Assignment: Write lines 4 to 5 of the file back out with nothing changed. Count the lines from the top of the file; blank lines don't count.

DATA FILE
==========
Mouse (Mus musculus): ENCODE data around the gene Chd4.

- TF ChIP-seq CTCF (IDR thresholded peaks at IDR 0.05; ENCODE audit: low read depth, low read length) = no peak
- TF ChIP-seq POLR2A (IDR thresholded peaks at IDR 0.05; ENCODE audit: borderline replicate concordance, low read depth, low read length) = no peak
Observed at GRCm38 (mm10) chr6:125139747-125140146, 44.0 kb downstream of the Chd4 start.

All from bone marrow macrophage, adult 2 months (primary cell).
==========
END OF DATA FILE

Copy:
Observed at GRCm38 (mm10) chr6:125139747-125140146, 44.0 kb downstream of the Chd4 start.

All from bone marrow macrophage, adult 2 months (primary cell).